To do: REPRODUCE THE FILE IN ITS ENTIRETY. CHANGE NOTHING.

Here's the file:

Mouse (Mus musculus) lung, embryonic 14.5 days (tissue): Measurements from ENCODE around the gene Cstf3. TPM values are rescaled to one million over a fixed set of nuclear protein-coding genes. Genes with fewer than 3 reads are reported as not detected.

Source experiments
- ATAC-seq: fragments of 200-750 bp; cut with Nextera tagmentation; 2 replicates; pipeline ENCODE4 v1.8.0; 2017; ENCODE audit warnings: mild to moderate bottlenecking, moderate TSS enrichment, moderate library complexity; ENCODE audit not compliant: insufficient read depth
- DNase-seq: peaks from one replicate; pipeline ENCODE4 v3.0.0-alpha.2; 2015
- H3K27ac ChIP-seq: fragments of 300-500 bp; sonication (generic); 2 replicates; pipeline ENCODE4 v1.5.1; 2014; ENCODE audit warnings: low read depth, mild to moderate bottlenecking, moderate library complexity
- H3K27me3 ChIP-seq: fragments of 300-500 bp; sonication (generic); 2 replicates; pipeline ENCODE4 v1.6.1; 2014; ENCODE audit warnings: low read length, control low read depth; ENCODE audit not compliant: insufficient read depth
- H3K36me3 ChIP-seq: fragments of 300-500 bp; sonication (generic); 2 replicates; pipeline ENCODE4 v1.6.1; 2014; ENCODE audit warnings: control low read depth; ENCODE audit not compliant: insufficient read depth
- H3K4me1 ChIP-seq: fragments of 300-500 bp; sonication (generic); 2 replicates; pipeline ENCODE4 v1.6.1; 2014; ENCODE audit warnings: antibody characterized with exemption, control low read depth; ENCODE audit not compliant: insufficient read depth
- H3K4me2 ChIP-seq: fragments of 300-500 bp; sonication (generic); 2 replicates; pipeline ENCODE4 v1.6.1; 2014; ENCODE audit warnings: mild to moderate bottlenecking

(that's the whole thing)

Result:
Mouse (Mus musculus) lung, embryonic 14.5 days (tissue): Measurements from ENCODE around the gene Cstf3. TPM values are rescaled to one million over a fixed set of nuclear protein-coding genes. Genes with fewer than 3 reads are reported as not detected.

Source experiments
- ATAC-seq: fragments of 200-750 bp; cut with Nextera tagmentation; 2 replicates; pipeline ENCODE4 v1.8.0; 2017; ENCODE audit warnings: mild to moderate bottlenecking, moderate TSS enrichment, moderate library complexity; ENCODE audit not compliant: insufficient read depth
- DNase-seq: peaks from one replicate; pipeline ENCODE4 v3.0.0-alpha.2; 2015
- H3K27ac ChIP-seq: fragments of 300-500 bp; sonication (generic); 2 replicates; pipeline ENCODE4 v1.5.1; 2014; ENCODE audit warnings: low read depth, mild to moderate bottlenecking, moderate library complexity
- H3K27me3 ChIP-seq: fragments of 300-500 bp; sonication (generic); 2 replicates; pipeline ENCODE4 v1.6.1; 2014; ENCODE audit warnings: low read length, control low read depth; ENCODE audit not compliant: insufficient read depth
- H3K36me3 ChIP-seq: fragments of 300-500 bp; sonication (generic); 2 replicates; pipeline ENCODE4 v1.6.1; 2014; ENCODE audit warnings: control low read depth; ENCODE audit not compliant: insufficient read depth
- H3K4me1 ChIP-seq: fragments of 300-500 bp; sonication (generic); 2 replicates; pipeline ENCODE4 v1.6.1; 2014; ENCODE audit warnings: antibody characterized with exemption, control low read depth; ENCODE audit not compliant: insufficient read depth
- H3K4me2 ChIP-seq: fragments of 300-500 bp; sonication (generic); 2 replicates; pipeline ENCODE4 v1.6.1; 2014; ENCODE audit warnings: mild to moderate bottlenecking